It was ideology that wedded this government – and successive governments from all parties at that – to the notion that it was prudent to outsource government services to debt-addled firms like Carillion.
Not least because Carillion is – or was – little more than a middle man between government and the real companies which carry out the work.
As Grace Blakeley of the IPPR puts it in an excellent article, Carillion's business model "rests solely on arbitrage". In other words it doesn't actually do a great deal besides selling on the work to another company at commission. "It is a fiction of a firm whose existence is predicated upon the largesse of a corrupt and financialised neoliberal state," as Blakeley writes.
Carillion is – was - in effect a Ponzi scheme, and one that has been incredibly profitable for those sitting pretty at the top of the firm. Richard Howson, the former chief executive of Carillion, received £1.5 million in salary, including bonuses and pension, last year. Howson was still being paid £660,000 plus £28,000 in other benefits until as late as October, despite several profit warnings being issued in relation to the company's finances. Zafar Khan, another director, is set to bank a £425,000 base salary until September of this year.
Meanwhile dividend payments to shareholders have increased at Carillion for many years while the company simultaneously racked up a huge pension deficit.
It would be unfair to accuse Carillion bosses of complete inaction, however. In 2016 top brass at the company appeared to introduce rules which would make it harder to take bonuses back from directors - so-called clawback provisions - in cases of company mismanagement.
This is a story which adequately fits the oft-heard remark about 'socialism for the rich' and a large tab for everyone else. The move was taken just months before the company announced a disastrous £845 million write down.
While the government has pledged to continue paying Carillion sub-contractors who work in public sector jobs, those sub-contractors operating in the private sector face a turbulent future. The former directors of the company will do alright in the end, I'm sure, but things may be looking rather less rosy for those sub-contractors still owed vast sums of money by Carillion. The managing director of a company called Flora-tec, which is owed £800,000 by Carillion, told the BBC that he had already had to lay off 10 people.
This is not a large number of people admittedly (though I doubt that's much consolation if those 10 households have a mortgage and bills to pay), but this was just one anecdotal example. Look at the bigger picture and the potential repercussions are enormous. Around 30,000 small businesses are linked to Carillion along the supply chain. Many if not most of these companies will not now know if they are going to get paid. Layoffs on a significant scale seem inevitable.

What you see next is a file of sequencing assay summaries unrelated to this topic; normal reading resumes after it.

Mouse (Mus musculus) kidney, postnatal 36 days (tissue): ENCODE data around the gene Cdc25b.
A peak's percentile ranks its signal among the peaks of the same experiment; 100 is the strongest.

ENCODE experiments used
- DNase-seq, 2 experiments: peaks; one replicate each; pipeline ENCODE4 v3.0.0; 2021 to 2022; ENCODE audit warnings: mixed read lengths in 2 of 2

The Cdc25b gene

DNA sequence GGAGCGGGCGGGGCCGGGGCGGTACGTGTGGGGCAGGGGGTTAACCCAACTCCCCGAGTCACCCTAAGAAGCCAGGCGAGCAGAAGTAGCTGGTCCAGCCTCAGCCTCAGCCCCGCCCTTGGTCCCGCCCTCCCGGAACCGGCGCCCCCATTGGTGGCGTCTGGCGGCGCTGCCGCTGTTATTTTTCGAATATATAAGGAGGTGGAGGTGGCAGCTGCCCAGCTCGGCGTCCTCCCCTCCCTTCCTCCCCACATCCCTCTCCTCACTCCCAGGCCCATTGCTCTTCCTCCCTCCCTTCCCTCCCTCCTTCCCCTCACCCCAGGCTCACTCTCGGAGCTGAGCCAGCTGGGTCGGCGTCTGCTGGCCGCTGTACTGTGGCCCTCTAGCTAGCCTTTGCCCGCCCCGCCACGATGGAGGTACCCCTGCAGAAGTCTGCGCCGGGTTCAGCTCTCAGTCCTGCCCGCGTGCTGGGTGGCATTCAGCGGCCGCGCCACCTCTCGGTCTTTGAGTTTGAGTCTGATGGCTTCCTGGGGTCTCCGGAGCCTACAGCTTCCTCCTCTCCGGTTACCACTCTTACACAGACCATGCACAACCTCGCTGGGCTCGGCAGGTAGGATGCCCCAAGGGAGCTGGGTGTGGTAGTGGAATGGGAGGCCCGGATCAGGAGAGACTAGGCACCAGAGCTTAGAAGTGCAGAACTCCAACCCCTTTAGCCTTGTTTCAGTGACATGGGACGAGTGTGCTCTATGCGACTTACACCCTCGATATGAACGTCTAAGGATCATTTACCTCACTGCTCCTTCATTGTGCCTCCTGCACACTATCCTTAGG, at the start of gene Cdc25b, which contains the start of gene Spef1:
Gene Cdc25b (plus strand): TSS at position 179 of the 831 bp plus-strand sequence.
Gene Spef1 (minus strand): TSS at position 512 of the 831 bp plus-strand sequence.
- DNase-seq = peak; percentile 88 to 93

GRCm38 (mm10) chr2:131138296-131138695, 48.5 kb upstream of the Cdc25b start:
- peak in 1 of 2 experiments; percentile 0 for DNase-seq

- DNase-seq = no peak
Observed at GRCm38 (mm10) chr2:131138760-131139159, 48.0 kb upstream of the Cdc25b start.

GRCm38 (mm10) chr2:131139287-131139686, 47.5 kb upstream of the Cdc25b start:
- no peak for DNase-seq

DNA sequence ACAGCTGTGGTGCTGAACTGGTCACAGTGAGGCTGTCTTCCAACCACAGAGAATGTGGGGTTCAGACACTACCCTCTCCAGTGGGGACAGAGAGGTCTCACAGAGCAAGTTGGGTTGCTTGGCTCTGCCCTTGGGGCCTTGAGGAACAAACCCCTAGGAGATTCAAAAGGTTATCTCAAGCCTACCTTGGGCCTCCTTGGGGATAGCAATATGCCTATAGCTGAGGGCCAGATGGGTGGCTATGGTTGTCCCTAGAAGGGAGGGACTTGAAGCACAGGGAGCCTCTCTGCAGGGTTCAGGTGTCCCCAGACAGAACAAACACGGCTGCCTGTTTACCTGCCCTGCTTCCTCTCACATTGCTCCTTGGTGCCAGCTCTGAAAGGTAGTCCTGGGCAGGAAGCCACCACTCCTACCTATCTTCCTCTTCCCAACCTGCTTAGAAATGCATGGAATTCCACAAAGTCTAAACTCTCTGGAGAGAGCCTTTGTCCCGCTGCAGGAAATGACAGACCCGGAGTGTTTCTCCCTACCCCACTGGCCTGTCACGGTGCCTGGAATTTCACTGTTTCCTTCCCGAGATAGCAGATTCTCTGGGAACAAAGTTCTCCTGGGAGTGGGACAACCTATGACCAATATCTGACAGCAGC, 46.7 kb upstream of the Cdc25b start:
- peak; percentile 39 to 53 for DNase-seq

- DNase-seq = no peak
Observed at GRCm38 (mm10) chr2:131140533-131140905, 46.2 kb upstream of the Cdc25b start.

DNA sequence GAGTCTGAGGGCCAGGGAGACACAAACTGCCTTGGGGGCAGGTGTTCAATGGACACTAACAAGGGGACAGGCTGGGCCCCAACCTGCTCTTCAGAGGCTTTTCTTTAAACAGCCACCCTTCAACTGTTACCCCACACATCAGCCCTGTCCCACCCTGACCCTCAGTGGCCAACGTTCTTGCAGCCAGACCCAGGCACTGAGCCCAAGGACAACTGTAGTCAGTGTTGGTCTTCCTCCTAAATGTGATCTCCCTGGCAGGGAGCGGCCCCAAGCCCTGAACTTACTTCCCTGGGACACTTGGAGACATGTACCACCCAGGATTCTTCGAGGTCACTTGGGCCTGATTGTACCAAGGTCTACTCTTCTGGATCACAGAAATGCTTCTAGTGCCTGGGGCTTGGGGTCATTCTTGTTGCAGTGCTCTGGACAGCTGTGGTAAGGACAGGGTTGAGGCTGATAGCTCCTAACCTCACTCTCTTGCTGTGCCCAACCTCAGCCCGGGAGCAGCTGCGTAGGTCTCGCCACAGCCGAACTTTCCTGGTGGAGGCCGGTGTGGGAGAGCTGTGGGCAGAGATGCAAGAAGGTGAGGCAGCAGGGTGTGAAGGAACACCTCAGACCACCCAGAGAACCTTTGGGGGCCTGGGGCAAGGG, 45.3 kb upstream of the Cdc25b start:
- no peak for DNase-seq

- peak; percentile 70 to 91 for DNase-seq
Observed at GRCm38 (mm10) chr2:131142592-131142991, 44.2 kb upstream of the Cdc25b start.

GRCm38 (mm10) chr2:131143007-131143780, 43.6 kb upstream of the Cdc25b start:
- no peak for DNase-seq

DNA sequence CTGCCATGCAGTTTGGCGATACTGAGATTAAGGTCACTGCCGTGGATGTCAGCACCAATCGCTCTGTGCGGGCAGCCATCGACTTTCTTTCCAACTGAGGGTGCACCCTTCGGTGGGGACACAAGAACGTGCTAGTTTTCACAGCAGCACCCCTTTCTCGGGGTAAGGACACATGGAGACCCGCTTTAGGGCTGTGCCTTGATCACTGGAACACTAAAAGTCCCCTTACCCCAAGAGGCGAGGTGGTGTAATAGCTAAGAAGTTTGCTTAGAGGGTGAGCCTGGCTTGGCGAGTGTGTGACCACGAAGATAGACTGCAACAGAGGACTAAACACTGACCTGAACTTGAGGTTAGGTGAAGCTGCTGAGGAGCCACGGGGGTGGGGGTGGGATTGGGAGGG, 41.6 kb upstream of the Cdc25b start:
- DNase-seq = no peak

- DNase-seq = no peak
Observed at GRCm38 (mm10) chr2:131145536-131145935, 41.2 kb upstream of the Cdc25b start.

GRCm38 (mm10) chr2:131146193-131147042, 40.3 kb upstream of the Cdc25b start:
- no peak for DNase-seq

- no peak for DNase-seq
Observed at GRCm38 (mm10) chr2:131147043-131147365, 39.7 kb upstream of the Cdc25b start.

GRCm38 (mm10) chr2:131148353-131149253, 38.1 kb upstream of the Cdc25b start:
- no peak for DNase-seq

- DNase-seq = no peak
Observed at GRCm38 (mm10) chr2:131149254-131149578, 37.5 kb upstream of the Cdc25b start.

Those who do manage to hang on to their jobs will likely face significant cuts to their pensions. Carillion owes so much to the banks that it is unlikely company assets will be able to be sold to finance the £600 million pensions black hole at the company. Lenders, understandably wishing to claw some of their money back, have swept in to pick among the wreckage of the firm and salvage anything of value. Trustees will now begin negotiations to enter the Pension Protection Fund, which if successful will safeguard most but not all of workers' pensions.
It is hard to make sense of all this without looking at the ideology that underpins it. The fact that the government granted several large contracts to Carillion – despite a series of prior warnings as to the continued viability of the company – will beggar belief in the eyes of most casual observers. But it makes sense through an ideological prism which automatically equates the private sector with efficiency and dynamism and the public sector with incompetence and malaise, even when the company in question is little more than a glorified Ponzi scheme.
There is absolutely no reason for the government to be procuring work through companies like Carillion in the first place. It is not, as some have suggested, that companies like Carillion ought to be taken into public ownership. It is that they should be abolished altogether as it were. If work does need to be outsourced it should be done so by a fully accountable government body, not by spiv-like middle men with a penchant for racking up eye-watering and unpayable debts on commission.
The real 'British disease' has for a long time now been business short-termism. This mentality has infected the government too. Indeed, the desire to get things done on the cheap is part of the reason the social care sector is in such a state. The company which says it can look after a local authority's elderly and infirm at the lowest price is invariably the company that lands the contract. Yet as anyone whose family has been on the receiving end of 'clockwatch care' will know (or anyone who has worked in the sector, as I have for a forthcoming book), value for money isn't always synonymous with good value.
Ultimately, it offers a reminder that, for all the vitriol directed at the Labour Party by the press, the government is every bit as 'ideological' as its detractors. Without ideology, it is hard to see how something as reckless and short-sighted as the outsourcing of contracts to Carillion could ever have been allowed to happen.